Apparently even the Food and Drug Administration (FDA) is on board with ‘90s nostalgia. This week, the agency effectively rebooted the nearly 20-year-old debate on whether alternative milk and plant-based drink products should fall within the definition of “milk”.
The FDA governs the proper labeling of foods, including ensuring that foods conform to a certain “standard of identity”. FDA Commissioner Dr. Scott Gottlieb spoke at a Politico event this week, in part discussing the standards of identity used for milk in the United States. Regarding plant-based “milks”, Commissioner Gottlieb observed that there has “probably not” been proper enforcement of the agency’s standard of identity for milk.
Despite the increased consumption of alternatives, the FDA has yet to update its definition of “milk”: “the lacteal secretion, practically free from colostrum, obtained by the complete milking of one or more healthy cows.” When confronted with the reality that alternative milk products do not fit within the statutory definition, Commissioner Gottlieb cleared up any confusion by confessing, “an almond doesn’t lactate.” Accordingly, the “plant-based dairy imitators” may violate federal standards.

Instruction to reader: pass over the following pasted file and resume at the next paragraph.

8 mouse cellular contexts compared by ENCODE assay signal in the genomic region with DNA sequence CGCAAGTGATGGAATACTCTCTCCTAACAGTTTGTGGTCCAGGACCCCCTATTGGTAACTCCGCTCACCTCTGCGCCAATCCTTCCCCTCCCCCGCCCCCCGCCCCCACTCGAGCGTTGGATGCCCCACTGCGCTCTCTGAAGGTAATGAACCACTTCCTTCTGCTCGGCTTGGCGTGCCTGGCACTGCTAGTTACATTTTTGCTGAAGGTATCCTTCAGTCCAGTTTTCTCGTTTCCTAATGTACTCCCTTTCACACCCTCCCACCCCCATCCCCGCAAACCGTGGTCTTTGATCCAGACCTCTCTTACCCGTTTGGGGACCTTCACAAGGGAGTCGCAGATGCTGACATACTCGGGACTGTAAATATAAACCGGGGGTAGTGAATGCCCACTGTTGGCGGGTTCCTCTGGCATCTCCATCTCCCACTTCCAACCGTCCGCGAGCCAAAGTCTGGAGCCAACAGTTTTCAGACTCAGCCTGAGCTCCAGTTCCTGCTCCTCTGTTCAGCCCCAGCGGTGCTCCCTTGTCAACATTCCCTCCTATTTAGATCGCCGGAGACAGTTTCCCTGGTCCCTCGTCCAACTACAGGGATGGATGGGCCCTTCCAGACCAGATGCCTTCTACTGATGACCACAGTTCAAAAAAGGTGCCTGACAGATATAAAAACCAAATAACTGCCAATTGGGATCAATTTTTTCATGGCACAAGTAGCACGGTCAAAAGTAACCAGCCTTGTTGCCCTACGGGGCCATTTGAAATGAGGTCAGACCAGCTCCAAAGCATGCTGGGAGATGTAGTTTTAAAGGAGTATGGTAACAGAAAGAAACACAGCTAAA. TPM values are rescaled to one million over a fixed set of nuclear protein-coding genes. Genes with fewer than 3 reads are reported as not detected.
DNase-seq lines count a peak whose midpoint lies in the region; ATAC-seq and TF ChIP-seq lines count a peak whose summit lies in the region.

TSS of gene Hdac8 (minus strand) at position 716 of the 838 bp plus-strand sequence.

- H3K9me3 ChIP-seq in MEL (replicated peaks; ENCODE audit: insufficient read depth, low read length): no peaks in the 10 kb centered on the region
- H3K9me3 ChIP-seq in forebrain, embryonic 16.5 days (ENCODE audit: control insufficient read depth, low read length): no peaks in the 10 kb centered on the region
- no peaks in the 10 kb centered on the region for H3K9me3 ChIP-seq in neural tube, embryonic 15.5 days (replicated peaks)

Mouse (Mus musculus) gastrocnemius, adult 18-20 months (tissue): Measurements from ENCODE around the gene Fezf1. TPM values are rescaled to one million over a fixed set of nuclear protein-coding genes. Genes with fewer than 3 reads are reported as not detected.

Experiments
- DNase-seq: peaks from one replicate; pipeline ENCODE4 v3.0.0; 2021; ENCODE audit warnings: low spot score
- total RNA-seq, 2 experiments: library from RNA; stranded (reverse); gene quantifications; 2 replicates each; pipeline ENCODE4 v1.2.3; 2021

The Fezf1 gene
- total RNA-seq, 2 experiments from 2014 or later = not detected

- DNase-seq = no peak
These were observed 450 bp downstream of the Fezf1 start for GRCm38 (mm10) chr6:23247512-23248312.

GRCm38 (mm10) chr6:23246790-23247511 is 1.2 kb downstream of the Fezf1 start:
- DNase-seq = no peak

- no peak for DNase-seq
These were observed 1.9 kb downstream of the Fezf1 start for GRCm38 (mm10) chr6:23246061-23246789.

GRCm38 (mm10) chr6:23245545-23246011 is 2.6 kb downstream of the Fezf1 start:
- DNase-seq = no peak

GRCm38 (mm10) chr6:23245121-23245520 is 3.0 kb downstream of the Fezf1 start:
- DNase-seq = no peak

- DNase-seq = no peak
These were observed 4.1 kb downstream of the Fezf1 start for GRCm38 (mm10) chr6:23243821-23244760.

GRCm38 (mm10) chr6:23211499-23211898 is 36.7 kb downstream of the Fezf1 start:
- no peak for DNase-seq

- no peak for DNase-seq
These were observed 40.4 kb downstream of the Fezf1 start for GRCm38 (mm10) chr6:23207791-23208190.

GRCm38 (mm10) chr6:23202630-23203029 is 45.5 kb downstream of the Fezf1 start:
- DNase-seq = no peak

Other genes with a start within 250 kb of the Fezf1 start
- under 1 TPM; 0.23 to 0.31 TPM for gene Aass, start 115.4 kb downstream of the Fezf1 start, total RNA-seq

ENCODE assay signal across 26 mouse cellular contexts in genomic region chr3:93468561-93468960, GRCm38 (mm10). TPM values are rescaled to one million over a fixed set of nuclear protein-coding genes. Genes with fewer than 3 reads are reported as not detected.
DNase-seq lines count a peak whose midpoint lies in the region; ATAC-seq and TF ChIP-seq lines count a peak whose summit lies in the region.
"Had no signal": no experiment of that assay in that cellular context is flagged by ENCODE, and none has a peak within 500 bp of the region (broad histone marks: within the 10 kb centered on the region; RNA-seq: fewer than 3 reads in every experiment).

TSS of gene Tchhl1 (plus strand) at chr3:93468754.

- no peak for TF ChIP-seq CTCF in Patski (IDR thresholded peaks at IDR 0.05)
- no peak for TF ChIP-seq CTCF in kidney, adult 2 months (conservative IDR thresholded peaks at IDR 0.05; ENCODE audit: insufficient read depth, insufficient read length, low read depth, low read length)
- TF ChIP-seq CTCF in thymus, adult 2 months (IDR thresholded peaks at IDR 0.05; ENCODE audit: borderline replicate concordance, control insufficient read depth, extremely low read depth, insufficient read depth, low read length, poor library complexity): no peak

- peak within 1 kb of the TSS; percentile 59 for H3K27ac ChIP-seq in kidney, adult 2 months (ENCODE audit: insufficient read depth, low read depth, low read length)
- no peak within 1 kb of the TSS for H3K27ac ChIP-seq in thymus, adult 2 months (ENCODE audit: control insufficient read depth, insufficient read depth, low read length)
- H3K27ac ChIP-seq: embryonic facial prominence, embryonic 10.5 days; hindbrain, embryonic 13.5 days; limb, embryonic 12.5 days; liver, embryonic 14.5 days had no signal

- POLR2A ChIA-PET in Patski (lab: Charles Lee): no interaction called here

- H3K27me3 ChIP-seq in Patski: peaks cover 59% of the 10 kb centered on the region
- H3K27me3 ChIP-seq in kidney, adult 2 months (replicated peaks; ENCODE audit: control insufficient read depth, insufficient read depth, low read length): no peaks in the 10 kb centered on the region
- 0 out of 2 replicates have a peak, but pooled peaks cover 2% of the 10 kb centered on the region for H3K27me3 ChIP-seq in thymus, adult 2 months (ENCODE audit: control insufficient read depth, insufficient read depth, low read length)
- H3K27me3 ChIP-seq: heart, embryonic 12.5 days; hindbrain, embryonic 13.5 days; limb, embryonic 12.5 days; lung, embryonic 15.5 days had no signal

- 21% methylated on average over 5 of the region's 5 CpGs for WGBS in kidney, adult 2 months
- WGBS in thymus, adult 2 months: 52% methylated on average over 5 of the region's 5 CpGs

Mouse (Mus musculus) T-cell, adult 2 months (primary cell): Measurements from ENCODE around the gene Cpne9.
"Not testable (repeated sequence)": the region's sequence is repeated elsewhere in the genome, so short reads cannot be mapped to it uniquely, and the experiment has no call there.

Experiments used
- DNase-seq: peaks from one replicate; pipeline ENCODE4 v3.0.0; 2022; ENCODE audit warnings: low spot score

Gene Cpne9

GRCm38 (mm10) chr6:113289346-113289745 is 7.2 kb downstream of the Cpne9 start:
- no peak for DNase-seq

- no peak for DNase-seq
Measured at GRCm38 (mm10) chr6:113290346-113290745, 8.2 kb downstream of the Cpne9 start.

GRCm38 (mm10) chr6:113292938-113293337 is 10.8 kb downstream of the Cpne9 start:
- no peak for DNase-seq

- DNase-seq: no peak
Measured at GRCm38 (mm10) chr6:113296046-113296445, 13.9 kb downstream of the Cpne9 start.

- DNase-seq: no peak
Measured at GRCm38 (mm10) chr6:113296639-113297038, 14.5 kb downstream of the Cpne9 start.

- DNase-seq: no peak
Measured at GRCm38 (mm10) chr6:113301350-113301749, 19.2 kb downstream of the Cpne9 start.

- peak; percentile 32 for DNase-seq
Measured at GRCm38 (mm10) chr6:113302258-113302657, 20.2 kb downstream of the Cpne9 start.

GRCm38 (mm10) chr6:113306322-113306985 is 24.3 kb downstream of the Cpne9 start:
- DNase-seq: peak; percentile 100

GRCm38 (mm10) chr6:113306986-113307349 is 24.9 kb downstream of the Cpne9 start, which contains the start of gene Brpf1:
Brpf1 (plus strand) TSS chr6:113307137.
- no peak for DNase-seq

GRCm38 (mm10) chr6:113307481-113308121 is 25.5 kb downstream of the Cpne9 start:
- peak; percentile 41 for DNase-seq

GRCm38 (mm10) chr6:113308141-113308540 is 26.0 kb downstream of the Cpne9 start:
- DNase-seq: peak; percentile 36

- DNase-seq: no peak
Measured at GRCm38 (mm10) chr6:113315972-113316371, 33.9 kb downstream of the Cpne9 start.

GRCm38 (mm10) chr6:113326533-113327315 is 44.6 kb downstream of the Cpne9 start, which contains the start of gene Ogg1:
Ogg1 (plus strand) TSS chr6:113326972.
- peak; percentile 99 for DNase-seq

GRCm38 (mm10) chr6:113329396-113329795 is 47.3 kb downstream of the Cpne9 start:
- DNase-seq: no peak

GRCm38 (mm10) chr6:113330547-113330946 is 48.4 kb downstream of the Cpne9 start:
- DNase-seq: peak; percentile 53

The Commissioner went on to state that the FDA plans on first developing guidance on notifying companies about the change and seeking public comment on how to enforce a new standard. The agency will likely issue such guidance this year.
Takeaway: Alternative milk and plant-based drink product manufacturers and marketers should keep an eye on the FDA over the coming months and create a plan for next steps if such products cannot be labeled as “milk”. Consumers should also practice ordering their coffee with “almond drink” or “soy liquid”, just in case.